I decided to go back to Llywarch’s house through one of the quietest parts of the city. Not that there was much noise even in the busiest streets; the radio cars, public and private, sailed past quietly, and the loudest noise tended to be the cheerful conversations of the citizens as they traipsed along in twos and threes. But, I was keen to take a quiet walk by myself where there wasn’t a lot of walking or driving going on. I wanted to get my thoughts into some sort of order. And I wanted to think about Mair.
I turned off the wide main street into the Embassy Boulevard, and from that into an even quieter street. It was so fine, and the young plane trees on either side of the road were swaying softly in the low breeze. This Cardiff, though it was still strange to me, was cheerful and kind and intriguingly Welsh. It was casting its spell on me.
Suddenly I heard a car coming up behind me, and stopping. I saw that it was a radio car, looking pretty much the same as every other one. Its door opened, and two men leapt out and stood either side of me.
“Step in, Mr. Powell,” said one, in English.
“But…” I began, also in English.
“No questions please.”
As he waved his arm at the car, his light raincoat – something unnecessary, I felt, on such a fine day – fell open, and I saw that he was wearing a purple shirt. I felt a little frightened, but I sensed that the wisest thing to do would be to obey.
I went into the car. The door closed. The two men sat either side of me, and the car started moving. I looked around and saw that there were two others in it. One was obviously a driver, though the car was driving itself at the time. The other was a middle-aged man, with a handsome and intelligent face and a neat moustache under his nose. He was the only one who spoke to me from that point onwards.
“Good afternoon, Mr. Powell” he said in Welsh. “I’m sorry we had to pick you up without warning you first.”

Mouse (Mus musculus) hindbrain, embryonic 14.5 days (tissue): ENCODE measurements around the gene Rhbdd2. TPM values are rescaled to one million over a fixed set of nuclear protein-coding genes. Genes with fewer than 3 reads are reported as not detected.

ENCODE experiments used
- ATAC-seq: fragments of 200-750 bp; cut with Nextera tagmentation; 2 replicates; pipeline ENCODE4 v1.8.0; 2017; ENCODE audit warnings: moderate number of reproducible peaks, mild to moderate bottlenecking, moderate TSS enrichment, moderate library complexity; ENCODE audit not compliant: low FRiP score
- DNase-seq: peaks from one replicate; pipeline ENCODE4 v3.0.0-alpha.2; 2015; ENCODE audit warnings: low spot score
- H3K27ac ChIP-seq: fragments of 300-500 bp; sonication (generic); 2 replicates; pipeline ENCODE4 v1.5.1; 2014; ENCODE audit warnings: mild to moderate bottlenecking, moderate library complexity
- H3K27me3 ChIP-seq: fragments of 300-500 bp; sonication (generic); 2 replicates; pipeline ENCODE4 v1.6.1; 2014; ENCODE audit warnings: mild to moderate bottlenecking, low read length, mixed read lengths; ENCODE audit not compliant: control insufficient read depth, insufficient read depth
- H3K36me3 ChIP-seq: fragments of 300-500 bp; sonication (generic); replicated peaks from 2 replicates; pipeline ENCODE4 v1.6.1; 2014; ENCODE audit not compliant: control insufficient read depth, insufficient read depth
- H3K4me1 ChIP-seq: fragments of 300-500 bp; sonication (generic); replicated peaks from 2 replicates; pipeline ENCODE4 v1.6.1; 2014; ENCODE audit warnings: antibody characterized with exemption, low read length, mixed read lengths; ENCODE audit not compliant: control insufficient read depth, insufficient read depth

“Not at all,” I said, with a hint of sarcasm.
“We thought it would be a shame for you to spend all your time in Free Wales without actually seeing Wales. For some reason Dr. Llywarch has kept you in Cardiff until now, perhaps because he thinks you’ll change your mind about Free Wales if you were to see the whole of it.”
“Dr. Llywarch is too honest for that.”
“Possible, possible. Cigarette, Mr. Powell?”
“Thank you, Mr…”
“Steele. Captain Steele.”
He lit my cigarette carefully, and then lit one for himself. Then I noticed that there was a gold tip on my cigarette, but not on his.
“Do you think,” I said, “that I will change my mind about this new Wales once I’ve seen more of it?”
The Captain smiled through a ring of smoke.
“We’ll make sure that you do,” he said.
“You’re the U.B.L, aren’t you?”
“The Welsh Military Society, to be precise.”
“Are you going to shoot me like you shot that man by Llyn y Fan?”
The Captain shook his head.
“I’m afraid you’ve been misled, Mr. Powell,” he said. “The Military Society do not shoot people…”
“Gwilym Quennell was the name of the gunman in the paper, and he wore a purple shirt…”
“You remember well. But Quennell has been given his cards. The Society can’t afford fools.”
The Captain’s Welsh was good, but with an obvious accent.
“Where are you taking me?” I asked.
“To somewhere far enough away from the unhealthy influence of Dr. Llywarch.”
“But… the Doctor and I are going to supper tonight with the Home Secretary…”
“They’ll have to eat without you, Mr. Powell.”
“The Home Secretary will have something to say about that.”
“A great deal, no doubt. But saying is one thing, doing is quite another.”
“The Home… The Home Secretary will…”
I simply couldn’t get my words out. Something was affecting my tongue. My brain felt as if it were seizing up, and I had a huge urge to sleep. I fought to keep my eyes open and stared at Captain Steele, while his face seemed to grow large and then small before my eyes. Then my eyes fell upon the cigarette. Of course… the cigarette… My head rolled onto my shoulder and I passed out.